One thing I decided to do was set up an alert service with Experian.
This was fantastic because whenever anyone did a credit check on my name I would know about it immediately by text.
3. Set Up A Secret Password
This is more a preventative measure to stop unauthorised access to your credit report.
Doing this means that for anyone you authorise (e.g. a bank) to do a credit check on you, they’d have to call you for the secret password.
This gave me a lot more control and meant that I wasn’t worried about ID theft quite as much as I was before.
This helped to prevent issues of fraud I had faced before and therefore reduced the chances of a bad credit score (especially one out of my control).
4. Detailed Credit Report Review
Getting your free credit score is one thing, reviewing and acting on the items on your credit report is quite another.
This is really where the work begins.
If you have a poor credit score, the chances are there will be things on your report that you didn’t expect to see.
- Not having your name on the voters’ registers
- Being registered to vote at your former home address
- Having your credit report still in your maiden name
- Spotting the negative impact of that small bill your ignored paying
- A County Court Judgement (CCJ) – (possibly not even for you)
- Late payments for something you didn’t know you signed up to e.g. device insurance
- Incorrect last name or date of birth etc
Each of these issues requires time out during your work hours or weekend to sort them out.
You’ll make phone calls, write letters etc. We did all of these.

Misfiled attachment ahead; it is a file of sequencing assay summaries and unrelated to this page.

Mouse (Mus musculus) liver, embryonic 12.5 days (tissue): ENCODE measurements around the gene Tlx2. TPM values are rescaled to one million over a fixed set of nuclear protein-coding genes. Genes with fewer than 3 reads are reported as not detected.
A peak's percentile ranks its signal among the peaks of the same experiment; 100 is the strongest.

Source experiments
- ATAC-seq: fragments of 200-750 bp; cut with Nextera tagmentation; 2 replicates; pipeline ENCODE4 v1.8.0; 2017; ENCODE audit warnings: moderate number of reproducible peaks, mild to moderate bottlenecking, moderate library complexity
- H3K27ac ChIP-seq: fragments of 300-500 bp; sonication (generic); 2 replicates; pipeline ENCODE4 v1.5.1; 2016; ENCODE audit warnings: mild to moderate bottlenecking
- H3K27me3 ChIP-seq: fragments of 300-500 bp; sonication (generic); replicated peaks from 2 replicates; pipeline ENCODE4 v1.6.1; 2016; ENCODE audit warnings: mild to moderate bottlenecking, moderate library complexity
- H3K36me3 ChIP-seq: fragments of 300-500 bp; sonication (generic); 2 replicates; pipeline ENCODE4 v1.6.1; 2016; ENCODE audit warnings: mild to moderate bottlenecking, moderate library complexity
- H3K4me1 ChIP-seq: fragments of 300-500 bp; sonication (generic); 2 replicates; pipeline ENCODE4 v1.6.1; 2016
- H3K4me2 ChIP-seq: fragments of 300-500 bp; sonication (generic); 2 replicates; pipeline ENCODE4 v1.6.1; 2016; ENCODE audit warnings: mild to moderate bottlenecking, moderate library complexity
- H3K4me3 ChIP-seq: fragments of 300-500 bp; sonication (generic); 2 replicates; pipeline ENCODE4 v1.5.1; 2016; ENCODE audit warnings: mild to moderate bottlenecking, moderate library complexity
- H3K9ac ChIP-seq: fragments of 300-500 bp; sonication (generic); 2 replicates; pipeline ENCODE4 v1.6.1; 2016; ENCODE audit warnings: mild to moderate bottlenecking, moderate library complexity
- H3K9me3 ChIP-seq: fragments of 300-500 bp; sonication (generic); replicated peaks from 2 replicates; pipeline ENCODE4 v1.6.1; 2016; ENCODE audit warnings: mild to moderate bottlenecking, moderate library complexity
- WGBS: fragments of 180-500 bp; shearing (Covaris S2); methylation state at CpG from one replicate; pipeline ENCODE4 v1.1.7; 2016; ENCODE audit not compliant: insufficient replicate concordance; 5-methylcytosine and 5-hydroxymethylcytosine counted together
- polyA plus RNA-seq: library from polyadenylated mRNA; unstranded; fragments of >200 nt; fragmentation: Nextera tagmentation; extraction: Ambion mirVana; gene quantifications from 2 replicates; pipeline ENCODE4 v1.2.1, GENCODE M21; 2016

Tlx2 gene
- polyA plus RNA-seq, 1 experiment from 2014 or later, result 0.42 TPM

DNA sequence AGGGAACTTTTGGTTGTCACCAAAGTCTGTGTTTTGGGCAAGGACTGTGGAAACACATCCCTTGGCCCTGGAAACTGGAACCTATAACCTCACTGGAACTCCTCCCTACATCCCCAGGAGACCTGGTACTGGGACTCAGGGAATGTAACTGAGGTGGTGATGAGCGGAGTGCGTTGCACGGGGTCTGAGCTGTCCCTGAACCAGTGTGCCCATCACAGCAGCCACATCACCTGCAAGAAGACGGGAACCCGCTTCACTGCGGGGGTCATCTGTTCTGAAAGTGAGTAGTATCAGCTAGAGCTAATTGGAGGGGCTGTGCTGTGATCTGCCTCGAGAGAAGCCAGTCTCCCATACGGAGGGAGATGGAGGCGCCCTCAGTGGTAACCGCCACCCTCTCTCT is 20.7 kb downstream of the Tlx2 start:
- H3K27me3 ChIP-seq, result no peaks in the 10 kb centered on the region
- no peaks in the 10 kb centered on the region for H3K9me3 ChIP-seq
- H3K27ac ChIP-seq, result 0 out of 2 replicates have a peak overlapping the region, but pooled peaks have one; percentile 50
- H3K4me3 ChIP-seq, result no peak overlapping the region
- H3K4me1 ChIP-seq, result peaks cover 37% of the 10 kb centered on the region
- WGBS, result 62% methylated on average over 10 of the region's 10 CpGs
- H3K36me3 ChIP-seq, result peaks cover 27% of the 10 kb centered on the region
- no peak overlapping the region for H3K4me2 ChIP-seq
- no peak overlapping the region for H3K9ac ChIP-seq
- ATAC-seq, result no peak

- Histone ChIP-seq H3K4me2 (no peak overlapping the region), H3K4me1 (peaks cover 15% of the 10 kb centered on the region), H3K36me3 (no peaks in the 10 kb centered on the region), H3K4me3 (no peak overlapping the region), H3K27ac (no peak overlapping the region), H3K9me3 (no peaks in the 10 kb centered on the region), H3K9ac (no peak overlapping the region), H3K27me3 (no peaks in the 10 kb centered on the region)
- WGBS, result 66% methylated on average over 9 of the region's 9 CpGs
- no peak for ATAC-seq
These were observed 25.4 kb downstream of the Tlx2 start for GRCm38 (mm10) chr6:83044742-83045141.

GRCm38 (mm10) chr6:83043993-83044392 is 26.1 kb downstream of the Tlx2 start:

Most of them will require you to carry the burden of proof and provide information that justifies your innocence if something wasn’t your fault.
Getting to the point of acting first requires a line by line review of your detailed report, which itself requires a commitment of time.
5. Register On The Electoral Register
Without my Experian report review, I would not have known that I was still registered at my former address.
This too had an adverse effect on my credit score and was a quick and easy win once corrected.
The correction then takes a few weeks to feed through your credit report and bump the credit score.
6. Pay Bills On Time and Debts Down
Bills differ in terms of whether they’ll affect your credit score or not.
You should automate and make all bill payments on time, however, I’d be especially careful about:
- Mortgage payments
- Short terms loans
- Car loans etc.
Basically, any debt that has a fixed date that you’re meant to pay it off each month.
Meeting this payment date each month without fail demonstrates you’re a good steward of money and therefore can be trusted with borrowings.
The same goes with credit cards. Almost everyone I know has one and some people get them as a way to improve their credit scores.
Getting the credit card and putting it into your wallet is not enough.
You need to use it and pay it off on time.
The goal here is that you can demonstrate the ability to borrow money and pay it back time and again.
Growth in financial intelligence is an active process.
Understanding and monitoring your credit score and report is a step forward in gaining confidence to do your money life well.
Take the time out to stay on top of things and you’ll find that this money journey gets easier over time.
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Have you had issues with your credit score? What was the cause? If sorted, what did you do to increase your score?
Do please share this post if you found it useful, and remember, in all things be thankful and Seek Joy.